Ford Ranger Raptor revisited review


If you need a pick up with extraordinary suspension that soaks up bumps the Ford Ranger Raptor is the machine for you. It’s also the machine for you if you need to produce testosterone or simply scare other cars out of your lane.

We first reviewed the brilliant enhanced Ford Ranger in November 2019 we jumped at the chance to test one again. Raptor is a sub brand and used by Ford Performance on versions of its tweaked Ford ’trucks’ – there is also an F150 Raptor. The Raptor looks almost like a cartoon of an off-roader and it sis a great off roader. The key to Raptor’s ability is its trick suspension that delivers 30% more travel than a standard Ranger, so basically its a Ford Ranger dialled up to 11.

The European focused Ranger Raptor is powered by a 2 litre bi-turbo ‘EcoBlue’ diesel that uses a 10-speed automatic to deliver power to the rear or all four wheels depending on the driver’s selection (2WD/4H/4L). Raptor’s 213hp delivers a modest top speed of 170km/h (106mph) – but the reality is the car can do a high percentage of this speed off road too thanks to its suspension and the engine’s 500nm of torque! In the real world this means rough roads, speed humps and off road trails are dispatched with ease in the big beast. Raptor’s proportions are based on the ranger but it sits wider on the road and is taller too. Presence, the Raptor has presence. Big, chunky all terrain tyres and dark ‘Dyno grey’ 17 inch alloys make the most angry kerb stones weep in fear while the raptor’s bulging wheel arches are so pumped WADA (the anti-doping agency) should test them!

Inside once you climb up to the cabin using the perforated side step you get leather/suede Recaro sports seats and a Ford Performance steering wheel – with a red band at the 12 o’clock position. Electric front seat adjustment (8 way) is standard. Navigation, smart phone connectivity and dual zone air conditioning make the cabin a nice pace to be in. To say the view of the road from the driver’s seat is commanding is an understatement – it great.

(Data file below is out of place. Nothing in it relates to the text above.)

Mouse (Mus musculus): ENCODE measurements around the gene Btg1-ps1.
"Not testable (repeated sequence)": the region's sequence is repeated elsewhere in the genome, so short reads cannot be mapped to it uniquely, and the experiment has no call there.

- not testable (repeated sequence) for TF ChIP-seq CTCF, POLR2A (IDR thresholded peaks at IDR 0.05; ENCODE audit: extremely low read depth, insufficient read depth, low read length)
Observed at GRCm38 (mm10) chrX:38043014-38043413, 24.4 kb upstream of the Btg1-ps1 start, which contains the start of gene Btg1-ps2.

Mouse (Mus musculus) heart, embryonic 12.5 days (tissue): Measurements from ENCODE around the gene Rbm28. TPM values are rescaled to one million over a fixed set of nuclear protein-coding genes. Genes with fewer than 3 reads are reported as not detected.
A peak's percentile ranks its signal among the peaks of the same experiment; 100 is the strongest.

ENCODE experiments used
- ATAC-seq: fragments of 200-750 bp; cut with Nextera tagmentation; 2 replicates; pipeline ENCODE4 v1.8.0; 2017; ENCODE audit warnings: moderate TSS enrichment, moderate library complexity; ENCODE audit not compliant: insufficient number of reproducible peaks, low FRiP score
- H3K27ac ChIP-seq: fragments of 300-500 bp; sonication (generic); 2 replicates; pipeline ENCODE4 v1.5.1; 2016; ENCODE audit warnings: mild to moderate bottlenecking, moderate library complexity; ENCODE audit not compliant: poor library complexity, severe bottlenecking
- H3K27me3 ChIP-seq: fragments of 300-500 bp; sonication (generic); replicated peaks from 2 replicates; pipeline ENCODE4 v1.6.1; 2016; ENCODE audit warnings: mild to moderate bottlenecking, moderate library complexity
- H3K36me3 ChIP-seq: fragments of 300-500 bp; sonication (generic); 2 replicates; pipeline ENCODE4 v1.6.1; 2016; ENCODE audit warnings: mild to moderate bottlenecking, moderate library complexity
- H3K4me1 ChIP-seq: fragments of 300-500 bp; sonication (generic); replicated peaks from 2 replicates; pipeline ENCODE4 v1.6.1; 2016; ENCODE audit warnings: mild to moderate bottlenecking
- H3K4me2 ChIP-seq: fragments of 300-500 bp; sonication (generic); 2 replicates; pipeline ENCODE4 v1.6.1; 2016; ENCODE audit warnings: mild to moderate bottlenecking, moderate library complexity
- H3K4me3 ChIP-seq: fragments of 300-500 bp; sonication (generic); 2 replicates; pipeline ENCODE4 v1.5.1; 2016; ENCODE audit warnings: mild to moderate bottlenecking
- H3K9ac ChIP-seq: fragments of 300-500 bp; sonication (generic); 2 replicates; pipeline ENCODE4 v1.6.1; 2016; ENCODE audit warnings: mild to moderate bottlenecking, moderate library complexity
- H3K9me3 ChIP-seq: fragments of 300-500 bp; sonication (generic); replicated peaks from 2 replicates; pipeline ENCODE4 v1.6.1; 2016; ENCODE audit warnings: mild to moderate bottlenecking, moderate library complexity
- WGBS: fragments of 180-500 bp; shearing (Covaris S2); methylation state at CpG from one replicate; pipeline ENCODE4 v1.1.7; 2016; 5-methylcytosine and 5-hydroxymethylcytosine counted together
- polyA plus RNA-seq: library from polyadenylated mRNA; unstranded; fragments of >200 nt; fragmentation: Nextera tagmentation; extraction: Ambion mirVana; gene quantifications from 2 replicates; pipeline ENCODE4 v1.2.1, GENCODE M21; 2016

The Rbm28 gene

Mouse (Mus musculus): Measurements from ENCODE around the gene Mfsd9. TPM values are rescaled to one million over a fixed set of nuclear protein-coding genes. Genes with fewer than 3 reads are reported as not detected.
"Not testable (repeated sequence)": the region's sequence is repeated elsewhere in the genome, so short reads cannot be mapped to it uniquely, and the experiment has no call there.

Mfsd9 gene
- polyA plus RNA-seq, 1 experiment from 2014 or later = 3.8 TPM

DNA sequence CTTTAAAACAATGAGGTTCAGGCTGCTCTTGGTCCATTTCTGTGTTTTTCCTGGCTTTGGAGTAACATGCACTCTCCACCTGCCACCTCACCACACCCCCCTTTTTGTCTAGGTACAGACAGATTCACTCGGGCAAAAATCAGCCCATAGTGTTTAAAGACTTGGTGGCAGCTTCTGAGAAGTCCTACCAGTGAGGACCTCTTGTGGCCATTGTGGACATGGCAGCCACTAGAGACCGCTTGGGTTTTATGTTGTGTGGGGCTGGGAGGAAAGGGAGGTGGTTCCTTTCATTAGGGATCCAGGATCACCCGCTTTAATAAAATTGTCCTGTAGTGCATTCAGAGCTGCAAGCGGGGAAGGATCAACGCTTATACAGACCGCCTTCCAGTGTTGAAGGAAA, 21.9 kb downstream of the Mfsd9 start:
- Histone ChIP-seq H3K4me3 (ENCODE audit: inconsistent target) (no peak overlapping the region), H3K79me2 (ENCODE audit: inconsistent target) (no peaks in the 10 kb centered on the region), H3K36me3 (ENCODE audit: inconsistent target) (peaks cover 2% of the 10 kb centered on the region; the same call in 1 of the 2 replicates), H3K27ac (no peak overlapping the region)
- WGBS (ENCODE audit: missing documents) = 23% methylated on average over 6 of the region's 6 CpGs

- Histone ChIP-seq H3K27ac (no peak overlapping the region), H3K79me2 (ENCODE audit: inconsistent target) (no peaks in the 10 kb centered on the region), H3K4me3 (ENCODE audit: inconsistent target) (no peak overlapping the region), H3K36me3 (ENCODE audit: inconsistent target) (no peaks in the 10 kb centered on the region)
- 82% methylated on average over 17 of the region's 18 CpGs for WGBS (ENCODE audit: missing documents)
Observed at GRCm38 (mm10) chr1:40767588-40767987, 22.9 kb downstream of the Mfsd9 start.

Any vehicle with a terrain management system and a ‘Baja’ driving mode is clearly serious about traction and the Raptor can handle tarmac or jungle with ease. Ground clearance is 281mm and the Raptor can wade through 850mm of water. There are different selectable drive modes: Normal, Sport, Grass, Gravel, Snow, Mud & Sand and Rock mode – so you name it the Raptor can traverse it. 0-100km/h takes 10 seconds and while this isn’t that quick compared to a hot hatch the fact is the Raptor can accelerate with gusto on any terrain or surface. Its a big machine and the vented brakes do a reasonably good job of scrubbing off speed and at times during our test we would have liked stronger stopping power. Towing capacity is 2.5t and the Raptor’s maximum payload is 620kgs.

Initially there was some confusion as to the Raptor would qualify for commercial vehicles status in Ireland but today it is sold as a private car or as a commercial vehicle. Pricing is a from a whopping €64,169. Our test car with €900 paint weighed in at €65,069. Annual private motor tax based on its 233g/CO2 emissions is basically obscene next to the €333 commercial vehicle charge. The Ford Ranger starts from €32,295 – that’s half Raptor’s price.

The Raptor is exceptional and for most people utterly unnecessary but it is ‘oh so brilliant’ too!


About Author

Michael Sheridan

Michael Sheridan is a senior and highly respected motoring journalist based in Ireland. He is a frequently heard voice on motoring, transport and mobility matters and has multiple credits on national television, national print media, national and local radio and other outlets. Michael Sheridan has been a Car of the Year Judge for more 20 years (& more recently a Van of the Year judge). Michael has produced and directed many international and national motoring TV programmes and documentaries both on cars and motorcycles - including four films on the iconic Route 66. Michael Sheridan is a former Chairperson of the Association of Professional Motoring Press (APMP).

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